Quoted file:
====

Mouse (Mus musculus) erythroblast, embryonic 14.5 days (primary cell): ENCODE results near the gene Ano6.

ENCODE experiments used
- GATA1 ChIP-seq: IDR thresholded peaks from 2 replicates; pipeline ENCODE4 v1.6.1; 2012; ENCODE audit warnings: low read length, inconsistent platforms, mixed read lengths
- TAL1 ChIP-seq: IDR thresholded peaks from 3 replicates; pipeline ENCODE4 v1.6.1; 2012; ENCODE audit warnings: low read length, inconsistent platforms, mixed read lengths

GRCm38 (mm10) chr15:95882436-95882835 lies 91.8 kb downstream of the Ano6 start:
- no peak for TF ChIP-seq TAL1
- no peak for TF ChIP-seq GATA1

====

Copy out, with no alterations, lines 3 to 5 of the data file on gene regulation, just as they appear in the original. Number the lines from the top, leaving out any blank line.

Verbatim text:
- GATA1 ChIP-seq: IDR thresholded peaks from 2 replicates; pipeline ENCODE4 v1.6.1; 2012; ENCODE audit warnings: low read length, inconsistent platforms, mixed read lengths
- TAL1 ChIP-seq: IDR thresholded peaks from 3 replicates; pipeline ENCODE4 v1.6.1; 2012; ENCODE audit warnings: low read length, inconsistent platforms, mixed read lengths

GRCm38 (mm10) chr15:95882436-95882835 lies 91.8 kb downstream of the Ano6 start: